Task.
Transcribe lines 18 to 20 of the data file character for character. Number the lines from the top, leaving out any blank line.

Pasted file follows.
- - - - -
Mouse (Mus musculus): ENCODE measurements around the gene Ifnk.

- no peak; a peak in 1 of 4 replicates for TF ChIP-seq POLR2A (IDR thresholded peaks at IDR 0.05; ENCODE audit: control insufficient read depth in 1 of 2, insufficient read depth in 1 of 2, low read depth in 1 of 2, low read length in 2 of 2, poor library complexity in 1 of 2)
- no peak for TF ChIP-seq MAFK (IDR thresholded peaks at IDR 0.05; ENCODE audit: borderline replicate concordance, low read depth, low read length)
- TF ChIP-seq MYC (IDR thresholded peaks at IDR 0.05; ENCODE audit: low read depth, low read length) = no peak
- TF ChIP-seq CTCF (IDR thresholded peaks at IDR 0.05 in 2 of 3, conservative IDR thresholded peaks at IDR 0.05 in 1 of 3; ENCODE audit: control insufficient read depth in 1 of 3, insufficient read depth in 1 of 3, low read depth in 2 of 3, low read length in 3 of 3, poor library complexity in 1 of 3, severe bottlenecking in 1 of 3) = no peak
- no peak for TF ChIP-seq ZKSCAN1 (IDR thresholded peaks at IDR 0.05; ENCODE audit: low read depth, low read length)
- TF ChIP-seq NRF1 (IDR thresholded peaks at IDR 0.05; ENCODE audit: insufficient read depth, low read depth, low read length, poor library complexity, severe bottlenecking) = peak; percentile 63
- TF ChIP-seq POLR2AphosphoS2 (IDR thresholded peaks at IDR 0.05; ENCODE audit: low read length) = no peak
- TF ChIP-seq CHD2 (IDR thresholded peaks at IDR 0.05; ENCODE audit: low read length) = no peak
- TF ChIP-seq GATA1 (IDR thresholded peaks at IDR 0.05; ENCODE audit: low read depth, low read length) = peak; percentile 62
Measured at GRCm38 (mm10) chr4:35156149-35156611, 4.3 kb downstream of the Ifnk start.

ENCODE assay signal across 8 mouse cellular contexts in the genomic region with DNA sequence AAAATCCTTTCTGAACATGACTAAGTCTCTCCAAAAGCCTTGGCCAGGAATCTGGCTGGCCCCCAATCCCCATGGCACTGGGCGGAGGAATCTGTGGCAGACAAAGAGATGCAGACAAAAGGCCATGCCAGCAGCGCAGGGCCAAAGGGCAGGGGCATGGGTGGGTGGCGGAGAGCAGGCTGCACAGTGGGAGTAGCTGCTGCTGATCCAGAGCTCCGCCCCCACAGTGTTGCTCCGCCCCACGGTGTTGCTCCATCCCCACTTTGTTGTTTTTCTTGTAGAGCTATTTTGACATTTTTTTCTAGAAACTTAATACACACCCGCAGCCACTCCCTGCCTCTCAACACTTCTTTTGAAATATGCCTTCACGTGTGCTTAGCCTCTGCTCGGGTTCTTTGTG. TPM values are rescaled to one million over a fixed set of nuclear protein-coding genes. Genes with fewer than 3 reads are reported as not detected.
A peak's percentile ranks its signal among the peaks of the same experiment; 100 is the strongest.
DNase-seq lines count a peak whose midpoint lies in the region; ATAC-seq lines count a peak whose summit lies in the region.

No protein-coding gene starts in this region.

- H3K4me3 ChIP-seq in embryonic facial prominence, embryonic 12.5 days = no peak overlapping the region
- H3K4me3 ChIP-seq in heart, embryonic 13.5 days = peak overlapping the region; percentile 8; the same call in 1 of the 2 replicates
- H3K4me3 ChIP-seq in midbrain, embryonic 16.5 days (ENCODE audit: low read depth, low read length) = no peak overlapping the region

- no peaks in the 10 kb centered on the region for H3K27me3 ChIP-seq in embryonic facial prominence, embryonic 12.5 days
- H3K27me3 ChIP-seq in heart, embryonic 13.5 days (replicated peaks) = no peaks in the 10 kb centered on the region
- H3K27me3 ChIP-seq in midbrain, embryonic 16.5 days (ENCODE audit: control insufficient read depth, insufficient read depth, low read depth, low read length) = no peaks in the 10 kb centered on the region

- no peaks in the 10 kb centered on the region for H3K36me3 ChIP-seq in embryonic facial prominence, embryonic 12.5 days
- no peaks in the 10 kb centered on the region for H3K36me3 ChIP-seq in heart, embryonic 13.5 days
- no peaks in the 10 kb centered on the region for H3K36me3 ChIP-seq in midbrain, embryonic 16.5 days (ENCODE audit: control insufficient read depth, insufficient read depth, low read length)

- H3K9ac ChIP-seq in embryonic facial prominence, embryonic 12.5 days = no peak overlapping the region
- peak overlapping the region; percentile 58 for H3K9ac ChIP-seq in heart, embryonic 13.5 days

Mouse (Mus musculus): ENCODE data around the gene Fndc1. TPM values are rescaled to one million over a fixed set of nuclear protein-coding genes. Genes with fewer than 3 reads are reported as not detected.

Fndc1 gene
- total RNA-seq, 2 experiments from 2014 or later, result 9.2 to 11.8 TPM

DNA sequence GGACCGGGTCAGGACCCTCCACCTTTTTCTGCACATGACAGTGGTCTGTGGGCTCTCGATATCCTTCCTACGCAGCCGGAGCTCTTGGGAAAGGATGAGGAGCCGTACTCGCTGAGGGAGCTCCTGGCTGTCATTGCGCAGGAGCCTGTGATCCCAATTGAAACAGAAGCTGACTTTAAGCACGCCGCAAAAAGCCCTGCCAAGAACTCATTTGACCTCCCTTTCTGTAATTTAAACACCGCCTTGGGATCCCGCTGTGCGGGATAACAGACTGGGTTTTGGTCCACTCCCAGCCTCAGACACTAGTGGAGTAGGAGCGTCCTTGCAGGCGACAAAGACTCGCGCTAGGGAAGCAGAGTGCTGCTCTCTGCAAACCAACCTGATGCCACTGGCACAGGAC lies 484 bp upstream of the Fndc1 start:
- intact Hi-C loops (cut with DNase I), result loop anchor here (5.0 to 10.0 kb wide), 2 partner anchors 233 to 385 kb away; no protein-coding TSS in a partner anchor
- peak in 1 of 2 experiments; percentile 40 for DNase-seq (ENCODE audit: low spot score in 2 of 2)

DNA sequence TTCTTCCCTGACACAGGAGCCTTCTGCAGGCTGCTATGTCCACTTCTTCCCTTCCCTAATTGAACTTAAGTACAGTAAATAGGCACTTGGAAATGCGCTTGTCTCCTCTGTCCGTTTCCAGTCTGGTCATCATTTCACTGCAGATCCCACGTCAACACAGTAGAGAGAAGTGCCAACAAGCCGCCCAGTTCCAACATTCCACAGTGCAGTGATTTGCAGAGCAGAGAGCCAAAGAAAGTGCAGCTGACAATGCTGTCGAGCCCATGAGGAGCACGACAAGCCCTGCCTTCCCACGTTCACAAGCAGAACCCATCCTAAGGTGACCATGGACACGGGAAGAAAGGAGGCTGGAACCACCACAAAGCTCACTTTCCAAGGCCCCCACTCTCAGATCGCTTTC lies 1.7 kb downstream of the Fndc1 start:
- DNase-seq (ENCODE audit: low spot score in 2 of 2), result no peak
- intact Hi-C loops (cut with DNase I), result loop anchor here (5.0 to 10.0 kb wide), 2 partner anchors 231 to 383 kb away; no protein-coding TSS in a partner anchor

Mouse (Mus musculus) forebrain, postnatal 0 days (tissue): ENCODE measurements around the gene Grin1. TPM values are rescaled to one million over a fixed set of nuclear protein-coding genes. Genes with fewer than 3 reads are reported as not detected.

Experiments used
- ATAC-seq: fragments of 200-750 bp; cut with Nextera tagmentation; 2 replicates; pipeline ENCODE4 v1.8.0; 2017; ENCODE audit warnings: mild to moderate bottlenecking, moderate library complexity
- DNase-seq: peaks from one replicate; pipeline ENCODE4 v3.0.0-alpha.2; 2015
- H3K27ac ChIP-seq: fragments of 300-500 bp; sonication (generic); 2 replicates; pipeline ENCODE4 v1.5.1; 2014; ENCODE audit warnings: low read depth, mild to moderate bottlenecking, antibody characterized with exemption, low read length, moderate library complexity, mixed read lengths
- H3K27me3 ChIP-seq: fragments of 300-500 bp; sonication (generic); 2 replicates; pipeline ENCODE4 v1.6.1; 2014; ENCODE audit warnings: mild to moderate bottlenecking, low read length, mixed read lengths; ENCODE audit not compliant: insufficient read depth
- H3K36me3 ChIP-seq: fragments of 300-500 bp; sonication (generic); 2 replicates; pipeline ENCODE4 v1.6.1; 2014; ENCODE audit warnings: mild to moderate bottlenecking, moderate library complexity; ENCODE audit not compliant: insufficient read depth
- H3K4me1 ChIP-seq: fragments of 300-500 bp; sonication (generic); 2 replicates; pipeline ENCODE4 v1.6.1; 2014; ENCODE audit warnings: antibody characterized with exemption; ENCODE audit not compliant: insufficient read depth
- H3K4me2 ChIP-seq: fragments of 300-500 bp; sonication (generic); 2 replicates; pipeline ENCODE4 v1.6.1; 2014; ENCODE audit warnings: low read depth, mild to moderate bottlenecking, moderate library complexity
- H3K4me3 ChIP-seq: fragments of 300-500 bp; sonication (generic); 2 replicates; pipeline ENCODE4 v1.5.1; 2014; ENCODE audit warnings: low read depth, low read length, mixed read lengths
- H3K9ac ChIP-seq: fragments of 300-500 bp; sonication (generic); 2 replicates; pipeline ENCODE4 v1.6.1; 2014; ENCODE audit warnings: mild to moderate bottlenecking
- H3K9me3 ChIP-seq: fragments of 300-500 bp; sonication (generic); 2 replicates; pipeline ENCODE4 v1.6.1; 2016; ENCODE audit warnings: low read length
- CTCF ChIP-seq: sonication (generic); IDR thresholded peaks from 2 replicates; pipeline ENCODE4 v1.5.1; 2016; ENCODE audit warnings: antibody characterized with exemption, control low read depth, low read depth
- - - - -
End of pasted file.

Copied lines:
- H3K4me3 ChIP-seq in midbrain, embryonic 16.5 days (ENCODE audit: low read depth, low read length) = no peak overlapping the region

- no peaks in the 10 kb centered on the region for H3K27me3 ChIP-seq in embryonic facial prominence, embryonic 12.5 days
- H3K27me3 ChIP-seq in heart, embryonic 13.5 days (replicated peaks) = no peaks in the 10 kb centered on the region